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Posted 5 years ago
In this week’s story, customer service expert and author, Shep Hyken, shares how businesses can get the edge over their competition with customer feedback. Customer feedback doesn’t need to be something you only address when there’s a complaint. Shep discusses tips on how to pinpoint exactly what you need to work on and offers several examples of companies that have had success, and gotten ahead of the game, by listening to their clients’ needs and implementing change accordingly.
Gaining the Customer Feedback Advantage
by Shep Hyken
Customers have always had a voice, but today it is louder than ever. Great companies want customer feedback. They want their opinions and anything else that will give them an advantage. Great companies also do not wait to hear from their customers. They actively solicit feedback in the form of surveys and have programs in place to ensure they deliver an experience that makes their customers want to come back. Recently I was asked about companies who have reaped rewards from surveying their customers and measuring their customer service. A few excellent examples came to mind. Ace Hardware is one of the best examples of a company that uses surveys and measurement to stay successful. A network of privately owned stores, they are recognized for their helpful customer service. To ensure they are meeting their customers’ expectations, they participate in a mystery shopping program where a high score will “certify” them as “Ace Helpful.” Their goal is to be the most helpful hardware stores on the planet, and there is a direct correlation between a high score and a successful store. They go up against big box stores like Home Depot and Lowes. It is a David versus Goliath story, and they use helpful, which is their version of customer service, to win. To their credit, J.D. Power and Associates ranked Ace Hardware “Highest in Customer Satisfaction with Home Improvement Retail Stores” for the seventh straight year! American Express has had a tremendous turn around over the years. From a credit card company with typical complaints and customer dissatisfaction, they started using a short survey question that measures their “member” satisfaction at the end of a call. It’s the well-known Net Promoter Score question: On a scale of 1-10, what is the likelihood that you would recommend us? The call center employees’ bonuses are based on their scores. The management and executive bonuses are also tied to the score. This is one of their most important metrics. It is not how fast they get through the call. It is how well they take care of the customer. They are now recognized as a top customer service company, worldwide, in any industry. Enterprise Rent-a-Car is another great example. They also use an NPS type of survey. Over time they became the number one car rental company in the world – not just in size, but also customer satisfaction. They acquired Alamo and National Rental car, which at the time of the acquisition were at the bottom half of the top ten customer service companies in the car rental industry. Infusing the Enterprise culture of customer service and using surveys confirm what was working and what was not, they moved Alamo and National to being top performers. Companies that track and measure their customer service have a competitive advantage. They know when they are doing a great job, and more importantly, they know when they are not. They take advantage of all data, good and bad, looking for opportunities to take their customers’ experiences to the highest level possible. The reward for this effort is more business from existing customers and new business from the excellent reputation they create in their marketplace.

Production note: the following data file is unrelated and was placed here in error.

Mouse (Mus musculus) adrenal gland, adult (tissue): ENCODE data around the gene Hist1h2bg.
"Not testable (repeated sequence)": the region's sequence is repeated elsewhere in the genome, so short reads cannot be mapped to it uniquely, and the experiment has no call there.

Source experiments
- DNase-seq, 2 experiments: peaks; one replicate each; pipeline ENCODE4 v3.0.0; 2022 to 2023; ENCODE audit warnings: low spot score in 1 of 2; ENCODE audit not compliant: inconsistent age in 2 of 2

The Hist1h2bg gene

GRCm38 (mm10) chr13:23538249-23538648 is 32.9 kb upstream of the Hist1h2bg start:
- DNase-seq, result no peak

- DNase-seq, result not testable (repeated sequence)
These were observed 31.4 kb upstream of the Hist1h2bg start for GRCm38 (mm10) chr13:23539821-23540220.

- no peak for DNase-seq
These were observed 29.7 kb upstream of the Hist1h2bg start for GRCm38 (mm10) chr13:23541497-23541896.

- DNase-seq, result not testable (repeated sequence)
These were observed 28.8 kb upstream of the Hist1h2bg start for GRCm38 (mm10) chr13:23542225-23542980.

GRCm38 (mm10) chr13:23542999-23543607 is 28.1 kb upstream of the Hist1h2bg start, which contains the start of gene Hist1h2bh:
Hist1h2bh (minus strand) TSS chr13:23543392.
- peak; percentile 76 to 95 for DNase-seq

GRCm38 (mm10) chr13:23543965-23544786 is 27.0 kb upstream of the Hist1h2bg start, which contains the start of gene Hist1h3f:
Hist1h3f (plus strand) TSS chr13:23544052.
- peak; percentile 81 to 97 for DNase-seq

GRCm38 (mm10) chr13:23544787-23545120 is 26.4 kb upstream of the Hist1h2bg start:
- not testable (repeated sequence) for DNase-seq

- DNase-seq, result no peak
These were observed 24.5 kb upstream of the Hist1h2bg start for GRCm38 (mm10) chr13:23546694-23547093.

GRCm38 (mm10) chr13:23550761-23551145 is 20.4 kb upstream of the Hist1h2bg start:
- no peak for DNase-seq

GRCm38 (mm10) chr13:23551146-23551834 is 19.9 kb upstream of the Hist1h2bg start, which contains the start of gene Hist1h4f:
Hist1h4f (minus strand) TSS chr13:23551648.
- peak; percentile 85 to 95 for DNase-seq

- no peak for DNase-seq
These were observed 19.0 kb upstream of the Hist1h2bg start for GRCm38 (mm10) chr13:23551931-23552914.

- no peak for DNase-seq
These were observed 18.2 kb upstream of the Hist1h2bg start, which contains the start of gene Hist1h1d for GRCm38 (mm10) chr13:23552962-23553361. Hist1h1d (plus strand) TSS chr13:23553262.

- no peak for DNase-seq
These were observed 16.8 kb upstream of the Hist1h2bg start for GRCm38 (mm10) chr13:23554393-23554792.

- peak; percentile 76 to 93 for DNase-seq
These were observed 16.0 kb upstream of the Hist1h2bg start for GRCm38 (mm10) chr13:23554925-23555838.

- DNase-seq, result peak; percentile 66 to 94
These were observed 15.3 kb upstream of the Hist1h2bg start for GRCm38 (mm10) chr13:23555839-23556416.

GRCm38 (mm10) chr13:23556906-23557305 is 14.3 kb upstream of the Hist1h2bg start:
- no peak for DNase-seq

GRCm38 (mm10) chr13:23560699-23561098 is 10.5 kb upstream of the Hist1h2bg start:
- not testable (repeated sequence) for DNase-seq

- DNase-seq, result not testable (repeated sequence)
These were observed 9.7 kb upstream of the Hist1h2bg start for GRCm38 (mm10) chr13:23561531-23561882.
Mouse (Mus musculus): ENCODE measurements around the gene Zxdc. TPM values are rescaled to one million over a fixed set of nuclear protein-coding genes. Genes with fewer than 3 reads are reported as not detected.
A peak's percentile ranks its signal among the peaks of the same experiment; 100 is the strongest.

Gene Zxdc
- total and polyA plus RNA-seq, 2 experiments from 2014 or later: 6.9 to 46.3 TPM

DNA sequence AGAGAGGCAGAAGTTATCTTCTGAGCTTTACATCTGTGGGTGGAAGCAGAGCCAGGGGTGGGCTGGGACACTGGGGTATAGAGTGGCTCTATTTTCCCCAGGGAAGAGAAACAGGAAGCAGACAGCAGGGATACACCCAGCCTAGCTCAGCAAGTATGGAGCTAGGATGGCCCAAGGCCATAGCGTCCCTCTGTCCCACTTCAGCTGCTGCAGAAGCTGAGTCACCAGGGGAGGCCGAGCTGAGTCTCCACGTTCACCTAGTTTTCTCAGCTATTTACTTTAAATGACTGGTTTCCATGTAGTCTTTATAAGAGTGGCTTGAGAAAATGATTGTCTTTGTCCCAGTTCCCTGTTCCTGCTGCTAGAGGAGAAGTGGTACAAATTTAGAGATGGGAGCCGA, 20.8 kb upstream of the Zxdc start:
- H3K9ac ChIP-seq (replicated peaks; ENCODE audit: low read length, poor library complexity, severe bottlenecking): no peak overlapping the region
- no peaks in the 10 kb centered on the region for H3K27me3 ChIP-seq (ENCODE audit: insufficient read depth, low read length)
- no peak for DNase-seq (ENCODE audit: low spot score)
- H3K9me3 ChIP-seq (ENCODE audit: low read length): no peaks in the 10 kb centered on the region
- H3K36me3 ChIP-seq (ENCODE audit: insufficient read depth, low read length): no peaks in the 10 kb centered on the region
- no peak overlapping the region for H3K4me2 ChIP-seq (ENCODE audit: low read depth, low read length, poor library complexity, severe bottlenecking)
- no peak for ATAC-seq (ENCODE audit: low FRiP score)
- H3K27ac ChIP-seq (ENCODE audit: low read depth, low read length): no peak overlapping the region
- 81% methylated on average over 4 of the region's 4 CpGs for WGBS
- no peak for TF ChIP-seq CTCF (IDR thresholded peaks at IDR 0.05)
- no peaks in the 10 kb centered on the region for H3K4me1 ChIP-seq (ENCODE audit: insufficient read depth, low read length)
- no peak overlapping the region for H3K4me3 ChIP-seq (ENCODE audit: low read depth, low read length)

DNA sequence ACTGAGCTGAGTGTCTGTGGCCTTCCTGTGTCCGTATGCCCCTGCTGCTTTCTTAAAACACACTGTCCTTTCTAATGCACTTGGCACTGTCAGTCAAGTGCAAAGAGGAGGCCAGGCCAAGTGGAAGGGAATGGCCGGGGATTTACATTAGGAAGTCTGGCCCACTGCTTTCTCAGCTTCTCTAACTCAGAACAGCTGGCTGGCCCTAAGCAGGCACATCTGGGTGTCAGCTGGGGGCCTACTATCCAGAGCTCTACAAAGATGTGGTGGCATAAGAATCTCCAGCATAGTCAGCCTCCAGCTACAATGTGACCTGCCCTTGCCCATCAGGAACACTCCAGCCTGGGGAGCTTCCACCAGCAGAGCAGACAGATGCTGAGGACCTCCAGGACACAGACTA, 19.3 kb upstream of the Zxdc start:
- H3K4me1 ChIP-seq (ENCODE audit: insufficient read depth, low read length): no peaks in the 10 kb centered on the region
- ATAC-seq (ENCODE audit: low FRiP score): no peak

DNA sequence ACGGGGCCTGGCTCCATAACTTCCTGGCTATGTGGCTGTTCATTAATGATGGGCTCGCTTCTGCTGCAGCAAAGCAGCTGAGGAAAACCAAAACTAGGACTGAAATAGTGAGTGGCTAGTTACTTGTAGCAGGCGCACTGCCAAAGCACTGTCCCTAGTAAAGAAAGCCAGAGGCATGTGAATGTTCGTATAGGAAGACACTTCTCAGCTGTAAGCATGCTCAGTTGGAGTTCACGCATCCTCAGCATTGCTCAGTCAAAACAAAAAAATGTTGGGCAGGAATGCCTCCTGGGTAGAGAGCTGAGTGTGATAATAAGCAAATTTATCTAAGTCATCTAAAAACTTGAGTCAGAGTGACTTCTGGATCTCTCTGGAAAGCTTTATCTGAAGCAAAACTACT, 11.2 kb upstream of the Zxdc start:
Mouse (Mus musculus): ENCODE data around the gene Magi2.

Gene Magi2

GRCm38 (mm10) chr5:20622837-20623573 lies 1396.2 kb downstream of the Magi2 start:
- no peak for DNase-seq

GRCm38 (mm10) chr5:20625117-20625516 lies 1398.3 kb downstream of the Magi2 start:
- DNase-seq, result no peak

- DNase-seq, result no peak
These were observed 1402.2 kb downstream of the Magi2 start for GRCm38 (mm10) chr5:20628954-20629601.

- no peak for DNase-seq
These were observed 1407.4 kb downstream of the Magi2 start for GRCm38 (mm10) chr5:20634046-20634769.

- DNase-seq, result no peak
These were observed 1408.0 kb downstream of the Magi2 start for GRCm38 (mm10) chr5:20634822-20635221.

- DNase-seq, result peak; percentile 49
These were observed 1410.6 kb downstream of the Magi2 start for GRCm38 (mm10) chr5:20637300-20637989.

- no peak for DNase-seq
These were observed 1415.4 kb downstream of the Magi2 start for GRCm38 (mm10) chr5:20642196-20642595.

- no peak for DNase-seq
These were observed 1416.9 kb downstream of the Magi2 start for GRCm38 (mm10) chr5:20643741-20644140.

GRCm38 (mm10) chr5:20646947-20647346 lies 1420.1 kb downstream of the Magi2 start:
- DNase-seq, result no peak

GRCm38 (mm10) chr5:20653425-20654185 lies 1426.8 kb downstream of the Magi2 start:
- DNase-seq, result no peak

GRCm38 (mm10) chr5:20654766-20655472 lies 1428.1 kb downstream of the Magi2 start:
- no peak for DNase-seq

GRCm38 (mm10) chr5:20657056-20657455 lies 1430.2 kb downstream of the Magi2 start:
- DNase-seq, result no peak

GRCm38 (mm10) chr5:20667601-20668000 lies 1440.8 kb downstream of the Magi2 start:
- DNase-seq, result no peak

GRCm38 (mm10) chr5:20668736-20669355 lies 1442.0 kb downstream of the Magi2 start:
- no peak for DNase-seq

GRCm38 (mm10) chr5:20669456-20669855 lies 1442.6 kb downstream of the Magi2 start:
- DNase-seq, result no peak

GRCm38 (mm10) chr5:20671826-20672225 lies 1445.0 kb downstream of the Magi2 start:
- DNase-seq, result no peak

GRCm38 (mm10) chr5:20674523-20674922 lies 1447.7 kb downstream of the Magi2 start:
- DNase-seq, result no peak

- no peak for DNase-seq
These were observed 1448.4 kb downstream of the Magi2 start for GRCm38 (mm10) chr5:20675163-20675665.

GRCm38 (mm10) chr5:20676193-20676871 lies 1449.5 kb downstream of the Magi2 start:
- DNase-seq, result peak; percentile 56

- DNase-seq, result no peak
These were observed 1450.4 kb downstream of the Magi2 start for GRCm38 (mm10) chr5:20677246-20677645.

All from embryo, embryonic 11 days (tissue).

Shep Hyken is a customer experience expert and the Chief Amazement Officer of Shepard Presentations. He is a New York Times and Wall Street Journal bestselling author and has been inducted into the National Speakers Association Hall of Fame for lifetime achievement in the speaking profession. Shep works with companies and organizations who want to build loyal relationships with their customers and employees. For more articles on customer service and business go to http://www.hyken.com.